What would you do?

April 09, 1991|By Gerri Kobren

In a world where medical miracles have become almost commonplace, decisions are harder to make: Benefits have to be balanced against risks, choices can create problems that call for further choices, and whatever you do will have medical, ethical, economic and legal ramifications.

That's the theme of "Designer Genes: Sizing Up Bioethics," the current exhibit at the Maryland Science Center. Visitors to the show can look, touch, listen and, then, with the push of a button, make the yes or no decisions they may someday have to make in a life-or-death situation.

Arranged in modules, the exhibit features a basketball hoop that can be raised or lowered to illustrate the advantages of height -- and a question about the use of growth hormone, which has risks as well as benefits. There's also a pair of plastic torsos with removable body parts, and some questions about costs and sources of transplantable organs. A mock-up of a hospital room presents the pros and cons of life-support for a man who will never regain consciousness, and the reasons for treating, or not treating, an illness in an infant who will soon die anyway.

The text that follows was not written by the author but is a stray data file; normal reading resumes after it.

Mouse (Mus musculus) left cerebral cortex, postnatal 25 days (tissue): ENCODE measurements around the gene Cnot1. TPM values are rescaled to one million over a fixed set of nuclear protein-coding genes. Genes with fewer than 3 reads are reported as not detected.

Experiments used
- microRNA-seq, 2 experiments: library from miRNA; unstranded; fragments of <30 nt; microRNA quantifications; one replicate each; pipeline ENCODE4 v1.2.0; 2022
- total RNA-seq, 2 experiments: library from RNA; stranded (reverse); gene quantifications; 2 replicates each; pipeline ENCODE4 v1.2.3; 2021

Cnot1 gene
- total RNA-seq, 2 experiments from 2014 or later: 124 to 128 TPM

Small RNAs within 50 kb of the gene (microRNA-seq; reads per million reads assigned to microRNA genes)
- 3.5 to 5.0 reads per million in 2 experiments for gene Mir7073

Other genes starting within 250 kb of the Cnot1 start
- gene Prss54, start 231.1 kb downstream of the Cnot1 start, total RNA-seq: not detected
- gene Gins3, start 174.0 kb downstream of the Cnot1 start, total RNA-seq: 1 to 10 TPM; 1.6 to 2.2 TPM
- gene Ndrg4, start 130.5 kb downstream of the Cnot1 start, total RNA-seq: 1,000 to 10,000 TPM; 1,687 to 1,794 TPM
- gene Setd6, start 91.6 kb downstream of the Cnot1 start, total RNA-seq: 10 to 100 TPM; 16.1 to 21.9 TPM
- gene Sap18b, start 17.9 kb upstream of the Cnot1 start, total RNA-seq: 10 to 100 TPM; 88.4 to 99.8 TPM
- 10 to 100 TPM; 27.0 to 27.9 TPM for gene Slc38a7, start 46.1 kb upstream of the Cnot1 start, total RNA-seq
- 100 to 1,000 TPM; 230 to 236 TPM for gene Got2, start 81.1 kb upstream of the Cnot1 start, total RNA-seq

In the genetics booth, you imagine a time when scientists can eliminate hemophilia by replacing the defective gene that produces babies whose blood will not clot. You're left to decide whether human beings should meddle with Mother Nature's most basic, life-giving unit.

Developed by the Oregon Museum of Science and Industry, the exhibit is sponsored by the Kaiser Permanente Health Care Program. It'll be at the Science Center until April 28. Admission is $7.50 for adults; $5.50 for children, senior citizens and military personnel.

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